She wadded up the paper without thanking him, and threw it in a big plastic garbage can as she left the lot. She tottered around the bend in the road where the trees covered her and hid her from him, and from the beach, and the camp.


Aaron was kissing her. He clasped her half under the arms, half around the back. He was laughing, saying, Don’t spill my drink. Then they were inside a bright space, the sun through fabric. You’ve got pretty eyes, you know that? It was sweltering in the tent as he grabbed her and she grabbed him. She didn’t know how far she’d walked off with him or where the tent was exactly. He was sticking his tongue in her mouth, swirling it around. Claire was saying, No one ever kissed me before. He said, Really? but he was already hooking one thumb across her bralette, was rubbing a nipple through the black-and-white dotted spandex. What about this?

Then Alexis was crawling into the tent. Alexis was saying, Uh, are you okay in here?

I think I love him, Claire whispered. I didn’t hear anything, Aaron was saying.


Claire didn’t remember having sex with Aaron. That was what she said when Elena picked her up from a place with four gas pumps and a counter of chips and Trident: “I met this guy and I might not be a virgin anymore, but it’s all like, super fuzzy.”

Elena had gotten her license two weeks before. She and Claire used to be best friends, but lately they just weren’t. But Alexis and Alison were back at the camp, and Elena had come, what, forty minutes from the city, and now she sat there looking nervous as a hamster. “What do you mean you don’t know? Like you’re not sure, or you’re not sure if it counts?”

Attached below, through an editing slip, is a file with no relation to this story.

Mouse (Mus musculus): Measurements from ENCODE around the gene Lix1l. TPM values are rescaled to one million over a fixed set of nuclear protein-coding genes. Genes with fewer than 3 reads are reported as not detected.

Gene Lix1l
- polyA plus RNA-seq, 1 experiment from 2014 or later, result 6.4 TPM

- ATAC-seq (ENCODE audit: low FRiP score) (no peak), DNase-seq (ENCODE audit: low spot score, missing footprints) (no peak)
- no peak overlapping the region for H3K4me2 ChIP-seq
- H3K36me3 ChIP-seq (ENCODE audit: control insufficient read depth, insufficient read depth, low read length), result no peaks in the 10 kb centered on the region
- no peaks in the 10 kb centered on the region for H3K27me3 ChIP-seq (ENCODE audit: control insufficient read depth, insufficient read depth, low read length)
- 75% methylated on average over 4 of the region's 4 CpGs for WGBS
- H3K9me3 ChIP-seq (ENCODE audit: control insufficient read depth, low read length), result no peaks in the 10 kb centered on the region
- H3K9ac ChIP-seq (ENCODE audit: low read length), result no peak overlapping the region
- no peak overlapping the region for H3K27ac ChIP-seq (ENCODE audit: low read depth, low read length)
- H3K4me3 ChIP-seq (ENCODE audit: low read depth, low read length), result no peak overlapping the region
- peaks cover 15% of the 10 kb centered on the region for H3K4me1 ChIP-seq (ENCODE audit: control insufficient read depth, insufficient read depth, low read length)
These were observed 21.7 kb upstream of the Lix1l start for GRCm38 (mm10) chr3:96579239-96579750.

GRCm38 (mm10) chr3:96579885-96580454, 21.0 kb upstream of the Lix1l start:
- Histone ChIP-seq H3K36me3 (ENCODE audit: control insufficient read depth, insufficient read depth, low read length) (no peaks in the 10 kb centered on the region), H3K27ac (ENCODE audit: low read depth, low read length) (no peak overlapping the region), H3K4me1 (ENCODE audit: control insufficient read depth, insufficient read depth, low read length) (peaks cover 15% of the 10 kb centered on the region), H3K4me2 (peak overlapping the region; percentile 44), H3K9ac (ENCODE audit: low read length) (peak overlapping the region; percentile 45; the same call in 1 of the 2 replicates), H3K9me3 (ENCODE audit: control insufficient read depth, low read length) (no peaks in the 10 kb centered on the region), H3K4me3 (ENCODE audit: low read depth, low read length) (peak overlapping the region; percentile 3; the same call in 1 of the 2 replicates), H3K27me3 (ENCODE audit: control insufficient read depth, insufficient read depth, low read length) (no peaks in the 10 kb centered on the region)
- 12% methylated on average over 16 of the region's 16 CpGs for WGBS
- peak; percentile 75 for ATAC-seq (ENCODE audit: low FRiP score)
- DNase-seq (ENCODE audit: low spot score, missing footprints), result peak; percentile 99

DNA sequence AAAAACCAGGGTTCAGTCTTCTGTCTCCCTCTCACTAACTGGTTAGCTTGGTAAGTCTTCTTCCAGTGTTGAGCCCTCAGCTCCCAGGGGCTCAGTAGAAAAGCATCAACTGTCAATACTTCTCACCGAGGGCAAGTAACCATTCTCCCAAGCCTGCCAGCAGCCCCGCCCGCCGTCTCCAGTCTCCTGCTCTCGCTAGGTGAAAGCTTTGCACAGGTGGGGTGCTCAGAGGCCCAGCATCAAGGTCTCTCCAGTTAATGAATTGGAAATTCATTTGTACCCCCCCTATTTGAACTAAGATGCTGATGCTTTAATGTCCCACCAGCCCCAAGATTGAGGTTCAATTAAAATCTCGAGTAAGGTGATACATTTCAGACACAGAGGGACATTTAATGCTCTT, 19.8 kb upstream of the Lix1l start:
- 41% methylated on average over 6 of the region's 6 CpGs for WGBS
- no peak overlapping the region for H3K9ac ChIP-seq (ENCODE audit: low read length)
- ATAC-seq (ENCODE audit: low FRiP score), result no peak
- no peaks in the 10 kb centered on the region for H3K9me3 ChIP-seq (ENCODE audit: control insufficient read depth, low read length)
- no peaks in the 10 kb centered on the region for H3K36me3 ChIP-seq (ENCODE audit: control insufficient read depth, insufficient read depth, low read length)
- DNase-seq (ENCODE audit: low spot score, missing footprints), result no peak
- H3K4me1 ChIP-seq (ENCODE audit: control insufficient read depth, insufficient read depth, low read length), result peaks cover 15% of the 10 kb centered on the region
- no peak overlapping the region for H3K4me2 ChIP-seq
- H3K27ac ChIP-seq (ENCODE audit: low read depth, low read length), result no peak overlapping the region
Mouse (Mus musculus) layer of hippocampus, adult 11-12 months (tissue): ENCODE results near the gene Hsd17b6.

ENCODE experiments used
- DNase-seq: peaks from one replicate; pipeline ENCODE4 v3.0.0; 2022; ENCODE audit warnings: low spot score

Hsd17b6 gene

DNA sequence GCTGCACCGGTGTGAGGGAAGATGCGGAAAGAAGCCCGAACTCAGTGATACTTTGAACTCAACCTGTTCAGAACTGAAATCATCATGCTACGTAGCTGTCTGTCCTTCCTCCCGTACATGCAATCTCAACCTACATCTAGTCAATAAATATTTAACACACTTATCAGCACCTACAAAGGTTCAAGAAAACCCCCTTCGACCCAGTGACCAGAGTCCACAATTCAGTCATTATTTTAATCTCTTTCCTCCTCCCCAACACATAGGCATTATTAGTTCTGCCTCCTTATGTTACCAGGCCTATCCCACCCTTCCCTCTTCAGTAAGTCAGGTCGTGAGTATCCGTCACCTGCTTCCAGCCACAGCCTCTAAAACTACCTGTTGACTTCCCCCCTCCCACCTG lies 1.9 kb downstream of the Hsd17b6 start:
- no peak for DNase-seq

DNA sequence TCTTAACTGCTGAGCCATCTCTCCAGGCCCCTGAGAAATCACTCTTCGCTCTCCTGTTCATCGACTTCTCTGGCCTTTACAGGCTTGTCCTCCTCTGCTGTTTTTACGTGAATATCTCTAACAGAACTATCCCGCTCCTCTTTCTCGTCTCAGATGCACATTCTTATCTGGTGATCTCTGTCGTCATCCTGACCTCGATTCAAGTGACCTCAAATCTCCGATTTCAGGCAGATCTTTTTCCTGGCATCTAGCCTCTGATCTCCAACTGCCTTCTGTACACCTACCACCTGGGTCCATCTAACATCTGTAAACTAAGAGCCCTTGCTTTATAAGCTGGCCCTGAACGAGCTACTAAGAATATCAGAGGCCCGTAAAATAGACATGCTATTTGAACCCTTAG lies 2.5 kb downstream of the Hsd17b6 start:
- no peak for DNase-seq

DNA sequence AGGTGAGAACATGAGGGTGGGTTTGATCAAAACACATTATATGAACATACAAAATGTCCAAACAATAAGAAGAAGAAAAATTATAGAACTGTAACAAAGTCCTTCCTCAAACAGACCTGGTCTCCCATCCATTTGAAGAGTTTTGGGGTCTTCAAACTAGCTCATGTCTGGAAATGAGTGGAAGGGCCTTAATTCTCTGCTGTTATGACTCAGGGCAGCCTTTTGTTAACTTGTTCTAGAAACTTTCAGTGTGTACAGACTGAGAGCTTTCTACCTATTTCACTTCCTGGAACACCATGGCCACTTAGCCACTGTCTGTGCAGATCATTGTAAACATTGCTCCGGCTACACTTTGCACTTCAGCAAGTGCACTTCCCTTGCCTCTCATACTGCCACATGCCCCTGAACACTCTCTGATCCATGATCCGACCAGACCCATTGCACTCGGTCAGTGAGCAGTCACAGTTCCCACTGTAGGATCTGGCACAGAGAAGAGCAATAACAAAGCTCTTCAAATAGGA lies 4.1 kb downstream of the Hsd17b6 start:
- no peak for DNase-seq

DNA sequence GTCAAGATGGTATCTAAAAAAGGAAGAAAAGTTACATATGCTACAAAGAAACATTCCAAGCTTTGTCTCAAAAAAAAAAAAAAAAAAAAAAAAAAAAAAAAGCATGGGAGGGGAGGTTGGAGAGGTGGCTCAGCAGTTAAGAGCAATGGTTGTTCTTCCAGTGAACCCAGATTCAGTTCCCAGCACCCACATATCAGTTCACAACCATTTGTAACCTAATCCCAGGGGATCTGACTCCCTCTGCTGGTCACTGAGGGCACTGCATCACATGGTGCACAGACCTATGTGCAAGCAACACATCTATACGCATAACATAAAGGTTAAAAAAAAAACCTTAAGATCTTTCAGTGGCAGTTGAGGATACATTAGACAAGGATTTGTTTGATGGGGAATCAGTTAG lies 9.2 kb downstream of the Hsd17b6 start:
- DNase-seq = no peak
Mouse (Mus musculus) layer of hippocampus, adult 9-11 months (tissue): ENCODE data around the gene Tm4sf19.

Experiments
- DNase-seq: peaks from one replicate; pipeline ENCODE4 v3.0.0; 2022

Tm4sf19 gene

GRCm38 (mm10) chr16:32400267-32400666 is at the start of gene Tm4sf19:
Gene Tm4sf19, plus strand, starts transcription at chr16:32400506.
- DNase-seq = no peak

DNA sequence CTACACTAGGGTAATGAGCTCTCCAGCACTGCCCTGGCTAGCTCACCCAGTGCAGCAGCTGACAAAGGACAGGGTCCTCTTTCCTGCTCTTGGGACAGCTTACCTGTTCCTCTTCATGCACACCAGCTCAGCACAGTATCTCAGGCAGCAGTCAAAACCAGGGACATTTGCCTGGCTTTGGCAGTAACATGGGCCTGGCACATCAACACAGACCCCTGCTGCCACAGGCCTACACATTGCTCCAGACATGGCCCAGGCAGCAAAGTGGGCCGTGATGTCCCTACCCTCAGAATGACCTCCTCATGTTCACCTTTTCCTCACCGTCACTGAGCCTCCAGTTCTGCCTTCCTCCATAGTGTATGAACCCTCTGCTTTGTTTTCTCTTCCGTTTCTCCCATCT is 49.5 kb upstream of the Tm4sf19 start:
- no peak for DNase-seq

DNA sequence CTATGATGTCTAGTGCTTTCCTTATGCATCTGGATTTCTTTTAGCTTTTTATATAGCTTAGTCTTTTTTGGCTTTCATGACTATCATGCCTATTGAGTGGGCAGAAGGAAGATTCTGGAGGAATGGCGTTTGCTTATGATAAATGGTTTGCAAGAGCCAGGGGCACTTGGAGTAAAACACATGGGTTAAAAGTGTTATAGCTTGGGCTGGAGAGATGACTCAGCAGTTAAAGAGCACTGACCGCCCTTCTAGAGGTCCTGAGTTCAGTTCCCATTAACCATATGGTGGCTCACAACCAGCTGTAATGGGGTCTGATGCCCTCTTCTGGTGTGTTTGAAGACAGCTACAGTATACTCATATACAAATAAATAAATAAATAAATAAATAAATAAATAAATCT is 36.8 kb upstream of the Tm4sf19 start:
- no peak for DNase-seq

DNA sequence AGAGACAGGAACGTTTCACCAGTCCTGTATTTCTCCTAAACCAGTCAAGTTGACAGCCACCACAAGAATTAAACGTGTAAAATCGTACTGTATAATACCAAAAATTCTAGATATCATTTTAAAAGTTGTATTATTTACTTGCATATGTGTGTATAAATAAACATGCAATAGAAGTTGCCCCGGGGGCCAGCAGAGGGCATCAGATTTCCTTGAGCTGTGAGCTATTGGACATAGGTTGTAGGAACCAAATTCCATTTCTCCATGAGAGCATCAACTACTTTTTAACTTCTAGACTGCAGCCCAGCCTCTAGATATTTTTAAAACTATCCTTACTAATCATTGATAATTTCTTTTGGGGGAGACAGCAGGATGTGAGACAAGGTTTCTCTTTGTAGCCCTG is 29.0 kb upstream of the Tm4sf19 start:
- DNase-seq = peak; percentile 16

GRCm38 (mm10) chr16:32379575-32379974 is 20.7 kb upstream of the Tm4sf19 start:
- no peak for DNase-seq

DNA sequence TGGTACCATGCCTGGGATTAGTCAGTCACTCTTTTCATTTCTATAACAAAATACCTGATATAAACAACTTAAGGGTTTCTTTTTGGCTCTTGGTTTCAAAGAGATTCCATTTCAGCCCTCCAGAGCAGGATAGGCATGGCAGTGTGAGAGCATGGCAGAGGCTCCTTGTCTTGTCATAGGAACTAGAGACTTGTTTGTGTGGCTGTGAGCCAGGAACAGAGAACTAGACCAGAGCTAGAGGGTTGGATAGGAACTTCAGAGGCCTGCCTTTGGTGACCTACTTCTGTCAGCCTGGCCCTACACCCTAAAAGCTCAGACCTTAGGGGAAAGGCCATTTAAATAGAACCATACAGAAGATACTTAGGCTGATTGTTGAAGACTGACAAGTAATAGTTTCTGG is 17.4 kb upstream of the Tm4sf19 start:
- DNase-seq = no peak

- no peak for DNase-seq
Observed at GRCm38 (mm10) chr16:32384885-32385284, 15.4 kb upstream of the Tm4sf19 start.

“Please don’t be mad at me,” Claire said as Elena got out of the car.

“I’m mad you didn’t invite me to your birthday. I’m not mad you called me. I mean, what would I be doing anyway? Sitting at home watching a Mindy Project marathon.”

Claire nodded. The world still felt big, heavy, as the highway traffic sped past, throwing her hair around in the dirty wind.

“But did you want to? I mean, did you say ‘yes’?” Elena asked, handing Claire a pad from her purse. “Let me come in with you,” Elena insisted and both girls went into the convenience store bathroom. It was outside and they needed a key for it.

Inside the grubby white concrete cube, Claire pointed at the tampon dispenser on the wall. “Before you got here I tried to use one of those, but it hurt too much.”

“But you use tampons.”

“Yeah, but I just couldn’t.” Claire struggled into the jean cut-offs Elena had brought her. They were tight because Elena was smaller.